A well ripened Egyptian cheese 2018/08/21
Italian scientists from the University of Catania have discovered one of the oldest cheeses in the world by studying objects in a tomb in the Saqqara region. It was that of Ptahmes, the oldest Egyptian leader of the nineteenth dynasty, in the thirteenth century BC, and the former mayor of the city of Memphis. This funeral was first discovered in 1885 and then forgotten until the rediscovery in 2010 by the University of Cairo. Saqqarah is a necropolis that is so large that even if it is constantly being searched by archaeologists, it has not yet revealed all its secrets. In 2010 archaeologists found pots during excavation of this grave, one of which contained a whitish substance. They had failed to identify this mysterious product. Recently, scientists at the University of Catania conducted a new analysis of objects found in the vault. Their study published in the journal Analytical Chemistry made it possible to know what the food was from the pot. It would be a 3200-year-old piece of cheese, a mixture of goat's milk, sheep's milk and cow's milk. The ancient Egyptians believed in a life after death, they brought in buried objects that could be useful to the deceased.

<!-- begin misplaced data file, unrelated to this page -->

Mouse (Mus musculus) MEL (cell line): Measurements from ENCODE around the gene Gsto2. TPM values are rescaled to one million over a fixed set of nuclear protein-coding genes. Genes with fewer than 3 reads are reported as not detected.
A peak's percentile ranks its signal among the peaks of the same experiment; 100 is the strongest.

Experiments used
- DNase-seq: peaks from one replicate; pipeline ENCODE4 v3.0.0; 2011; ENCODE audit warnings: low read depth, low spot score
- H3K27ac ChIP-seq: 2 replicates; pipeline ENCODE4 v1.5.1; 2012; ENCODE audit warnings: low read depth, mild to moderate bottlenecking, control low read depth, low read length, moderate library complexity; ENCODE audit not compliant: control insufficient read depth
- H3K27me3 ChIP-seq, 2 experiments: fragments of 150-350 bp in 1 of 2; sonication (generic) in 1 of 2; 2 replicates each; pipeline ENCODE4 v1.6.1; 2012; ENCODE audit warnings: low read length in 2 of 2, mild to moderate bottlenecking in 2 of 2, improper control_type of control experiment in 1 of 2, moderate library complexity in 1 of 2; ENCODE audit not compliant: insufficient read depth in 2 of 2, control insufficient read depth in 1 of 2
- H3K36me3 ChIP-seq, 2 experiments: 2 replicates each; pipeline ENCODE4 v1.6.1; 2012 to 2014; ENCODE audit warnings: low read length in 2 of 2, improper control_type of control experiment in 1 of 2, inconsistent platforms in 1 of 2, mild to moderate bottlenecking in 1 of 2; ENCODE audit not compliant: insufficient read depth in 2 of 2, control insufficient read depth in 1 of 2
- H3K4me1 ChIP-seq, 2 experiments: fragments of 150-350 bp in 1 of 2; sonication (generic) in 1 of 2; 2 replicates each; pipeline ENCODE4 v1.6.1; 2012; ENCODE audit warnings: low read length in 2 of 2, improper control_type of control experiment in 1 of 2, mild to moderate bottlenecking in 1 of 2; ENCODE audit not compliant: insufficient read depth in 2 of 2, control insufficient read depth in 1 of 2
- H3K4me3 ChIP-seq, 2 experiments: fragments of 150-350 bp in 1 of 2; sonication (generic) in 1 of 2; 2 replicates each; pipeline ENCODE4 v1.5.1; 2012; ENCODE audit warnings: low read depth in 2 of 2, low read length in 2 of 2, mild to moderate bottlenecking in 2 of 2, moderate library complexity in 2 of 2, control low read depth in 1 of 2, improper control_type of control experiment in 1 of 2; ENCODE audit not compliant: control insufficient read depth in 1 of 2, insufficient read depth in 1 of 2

In addition, laboratory tests have shown the presence of brucella melitensis, a bacterium that could cause "Mediterranean fever", also known as brucellosis or even Maltese fever, which can be fatal in humans.